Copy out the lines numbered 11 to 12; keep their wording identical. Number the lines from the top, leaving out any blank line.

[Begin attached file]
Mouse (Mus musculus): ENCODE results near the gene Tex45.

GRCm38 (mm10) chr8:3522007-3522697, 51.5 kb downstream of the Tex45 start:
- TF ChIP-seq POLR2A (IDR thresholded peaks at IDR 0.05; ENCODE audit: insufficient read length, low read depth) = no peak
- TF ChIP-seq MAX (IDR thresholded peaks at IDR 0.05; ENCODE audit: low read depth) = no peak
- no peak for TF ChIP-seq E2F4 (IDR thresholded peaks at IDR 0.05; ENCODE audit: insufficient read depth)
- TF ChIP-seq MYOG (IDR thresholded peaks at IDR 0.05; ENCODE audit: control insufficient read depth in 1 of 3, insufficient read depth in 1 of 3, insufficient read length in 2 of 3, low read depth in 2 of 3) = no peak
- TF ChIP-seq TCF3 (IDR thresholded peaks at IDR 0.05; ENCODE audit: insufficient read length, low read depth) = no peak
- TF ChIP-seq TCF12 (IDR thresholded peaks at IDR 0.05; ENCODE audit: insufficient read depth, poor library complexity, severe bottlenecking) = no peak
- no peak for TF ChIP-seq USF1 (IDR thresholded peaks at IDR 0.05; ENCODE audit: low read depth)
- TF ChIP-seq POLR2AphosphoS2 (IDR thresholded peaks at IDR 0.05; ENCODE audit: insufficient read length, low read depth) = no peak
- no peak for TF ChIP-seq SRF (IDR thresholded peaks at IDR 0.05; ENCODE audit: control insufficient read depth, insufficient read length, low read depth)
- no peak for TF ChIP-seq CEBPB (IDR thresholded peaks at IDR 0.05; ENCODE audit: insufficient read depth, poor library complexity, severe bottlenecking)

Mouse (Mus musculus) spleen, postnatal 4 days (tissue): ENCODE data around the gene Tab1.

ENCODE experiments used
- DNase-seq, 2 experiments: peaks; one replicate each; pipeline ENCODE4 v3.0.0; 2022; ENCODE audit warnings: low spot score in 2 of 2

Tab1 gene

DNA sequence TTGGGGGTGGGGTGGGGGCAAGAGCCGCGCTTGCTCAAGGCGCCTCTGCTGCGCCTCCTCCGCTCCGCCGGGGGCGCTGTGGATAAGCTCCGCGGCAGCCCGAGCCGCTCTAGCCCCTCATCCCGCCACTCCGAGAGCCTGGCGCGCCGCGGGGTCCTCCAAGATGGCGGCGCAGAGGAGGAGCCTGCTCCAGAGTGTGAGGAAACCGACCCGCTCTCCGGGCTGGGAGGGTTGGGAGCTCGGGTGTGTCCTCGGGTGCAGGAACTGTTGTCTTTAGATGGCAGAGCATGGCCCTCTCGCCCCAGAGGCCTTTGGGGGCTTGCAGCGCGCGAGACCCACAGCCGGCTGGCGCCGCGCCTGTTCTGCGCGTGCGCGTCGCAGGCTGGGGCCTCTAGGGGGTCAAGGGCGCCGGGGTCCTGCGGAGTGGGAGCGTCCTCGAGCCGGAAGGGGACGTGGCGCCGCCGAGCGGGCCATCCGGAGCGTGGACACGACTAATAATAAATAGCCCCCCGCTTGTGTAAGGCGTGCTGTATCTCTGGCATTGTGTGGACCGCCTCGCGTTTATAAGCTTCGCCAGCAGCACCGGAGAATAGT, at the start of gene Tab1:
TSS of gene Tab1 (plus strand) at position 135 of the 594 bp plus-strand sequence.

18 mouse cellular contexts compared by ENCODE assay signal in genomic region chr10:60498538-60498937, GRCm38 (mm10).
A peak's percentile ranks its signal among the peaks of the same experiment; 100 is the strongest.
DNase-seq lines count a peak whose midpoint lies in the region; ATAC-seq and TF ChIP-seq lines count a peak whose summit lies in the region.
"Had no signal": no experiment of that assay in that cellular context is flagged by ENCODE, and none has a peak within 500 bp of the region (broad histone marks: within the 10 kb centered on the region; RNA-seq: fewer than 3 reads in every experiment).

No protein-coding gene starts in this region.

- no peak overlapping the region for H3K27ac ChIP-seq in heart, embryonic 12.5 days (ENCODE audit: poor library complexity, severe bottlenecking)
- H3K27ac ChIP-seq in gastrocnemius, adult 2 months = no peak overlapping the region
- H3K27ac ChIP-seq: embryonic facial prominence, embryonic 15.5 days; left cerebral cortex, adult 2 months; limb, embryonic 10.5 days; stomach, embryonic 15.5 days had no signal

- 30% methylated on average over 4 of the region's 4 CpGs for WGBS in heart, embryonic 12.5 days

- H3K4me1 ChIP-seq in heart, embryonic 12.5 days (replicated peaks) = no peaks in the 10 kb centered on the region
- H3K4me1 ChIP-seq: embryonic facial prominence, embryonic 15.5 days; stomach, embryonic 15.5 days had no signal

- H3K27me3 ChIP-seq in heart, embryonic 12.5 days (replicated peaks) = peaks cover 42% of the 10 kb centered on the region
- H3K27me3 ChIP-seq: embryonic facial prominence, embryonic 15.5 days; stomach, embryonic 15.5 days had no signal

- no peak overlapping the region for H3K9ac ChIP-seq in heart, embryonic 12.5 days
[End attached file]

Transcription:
- no peak for TF ChIP-seq SRF (IDR thresholded peaks at IDR 0.05; ENCODE audit: control insufficient read depth, insufficient read length, low read depth)
- no peak for TF ChIP-seq CEBPB (IDR thresholded peaks at IDR 0.05; ENCODE audit: insufficient read depth, poor library complexity, severe bottlenecking)